B) EVIDENCE AND COMMENTARY

Worth 4 of the possible 6 points, the Evidence and Commentary category carries the weight of the new rubric. While the source of the evidence varies by essay type, regardless of prompt, students are asked to provide evidence for their position and expand on it with commentary that connects the evidence to their position.

Each rubric’s decision rules include descriptions of “typical” responses that fall into each score level. These descriptions will help you decide how to score a response, but may still prove challenging since you’ll still need to determine how successful a student’s explanation is and where that places it on the rubric.

AP® English Language Argument Essay: Evidence and Commentary Category

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As our team of AP® readers have practiced applying these rules, we have had the most difficulty determining what meets the level of “explanation” in the expectations of the AP® Language Argument Essay rubric. If a student has provided explanation for their evidence, but not very successfully, for example, they may still be eligible for a score of 3 in this category. This might seem a bit high if you’re oriented to the rigor of the old holistic rubric, but as we’ll explain more below, you’ll need to move away from thinking in terms of the rigor of the old rubric or thinking of essays as “high” or “low.”

If you’re on the fence about a point, we recommend falling back to the classic guidance to reward students for what they do well, particularly in this scoring category. While that specific language has not persisted to this new rubric, based on what we know now, we expect it to persist as a value in College Board scoring on exams.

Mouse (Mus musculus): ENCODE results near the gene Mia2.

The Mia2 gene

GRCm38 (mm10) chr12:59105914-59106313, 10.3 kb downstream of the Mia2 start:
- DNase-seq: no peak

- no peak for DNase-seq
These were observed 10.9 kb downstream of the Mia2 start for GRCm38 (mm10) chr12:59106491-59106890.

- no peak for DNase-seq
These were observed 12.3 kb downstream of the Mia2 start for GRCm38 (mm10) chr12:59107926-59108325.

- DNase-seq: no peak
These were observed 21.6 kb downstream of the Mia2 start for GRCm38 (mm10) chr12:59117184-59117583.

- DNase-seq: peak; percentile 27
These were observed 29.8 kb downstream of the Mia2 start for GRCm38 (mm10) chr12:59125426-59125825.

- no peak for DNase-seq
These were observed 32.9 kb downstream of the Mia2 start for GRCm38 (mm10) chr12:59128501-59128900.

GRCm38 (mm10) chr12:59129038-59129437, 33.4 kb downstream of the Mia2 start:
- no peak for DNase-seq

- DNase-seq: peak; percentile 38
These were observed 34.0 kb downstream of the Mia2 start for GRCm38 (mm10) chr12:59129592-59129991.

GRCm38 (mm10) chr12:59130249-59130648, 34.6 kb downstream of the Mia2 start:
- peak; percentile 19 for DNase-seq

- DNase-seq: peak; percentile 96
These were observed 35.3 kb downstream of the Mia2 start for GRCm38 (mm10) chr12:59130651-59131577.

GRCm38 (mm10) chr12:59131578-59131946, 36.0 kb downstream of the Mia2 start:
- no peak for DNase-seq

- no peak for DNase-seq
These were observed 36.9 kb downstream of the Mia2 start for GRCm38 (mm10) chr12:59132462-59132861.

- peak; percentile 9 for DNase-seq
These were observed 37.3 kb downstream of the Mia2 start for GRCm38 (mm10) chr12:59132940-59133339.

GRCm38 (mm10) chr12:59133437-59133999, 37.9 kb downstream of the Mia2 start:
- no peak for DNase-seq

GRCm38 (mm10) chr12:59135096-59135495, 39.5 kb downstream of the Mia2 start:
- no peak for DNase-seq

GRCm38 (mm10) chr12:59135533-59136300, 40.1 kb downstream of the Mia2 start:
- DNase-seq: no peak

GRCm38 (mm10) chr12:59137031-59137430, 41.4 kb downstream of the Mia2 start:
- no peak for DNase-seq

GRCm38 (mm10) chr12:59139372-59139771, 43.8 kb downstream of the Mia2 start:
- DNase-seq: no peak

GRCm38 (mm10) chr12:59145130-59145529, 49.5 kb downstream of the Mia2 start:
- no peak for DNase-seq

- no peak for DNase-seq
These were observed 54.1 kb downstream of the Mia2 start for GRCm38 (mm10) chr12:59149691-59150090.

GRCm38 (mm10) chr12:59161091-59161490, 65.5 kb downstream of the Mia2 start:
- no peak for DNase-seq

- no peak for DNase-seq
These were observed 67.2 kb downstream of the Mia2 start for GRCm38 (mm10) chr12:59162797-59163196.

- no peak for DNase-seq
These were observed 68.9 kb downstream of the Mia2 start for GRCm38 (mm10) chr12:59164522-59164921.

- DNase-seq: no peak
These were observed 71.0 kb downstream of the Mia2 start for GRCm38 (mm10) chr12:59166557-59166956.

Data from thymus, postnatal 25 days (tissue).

Note: An essay that does NOT earn the Thesis point is highly unlikely to earn 3 or 4 points in Evidence and Commentary. These higher scores require a clear connection between thesis and evidence.

3) SOPHISTICATION

We’ve found the Sophistication component requires the most group norming. There are 5-6 “ways” students might demonstrate sophistication of thought listed in the scoring notes, but the scoring criterion is king: the response must, above all, “demonstrate sophistication of thought and/or a complex understanding of the rhetorical situation.”

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As noted in the rubric, sophistication must be part of the argument, not a passing phrase or reference. While it might be easy to coach students to fulfill one or more of the strategies (“check the box”), it will be very difficult for students to successfully earn the point.

 
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Teacher tip: The ways a student might demonstrate sophistication may not be obvious for them to include in a response (e.g., using relevant analogies to help an audience better understand an interpretation or discussing alternative interpretations of a text). While we don’t recommend encouraging your students to incorporate the listed strategies to “check the box,” we do recommend encouraging them to be creative in their engagement with the text. And look to these descriptors for teaching ideas!

 

Avoid These Common Scoring Mistakes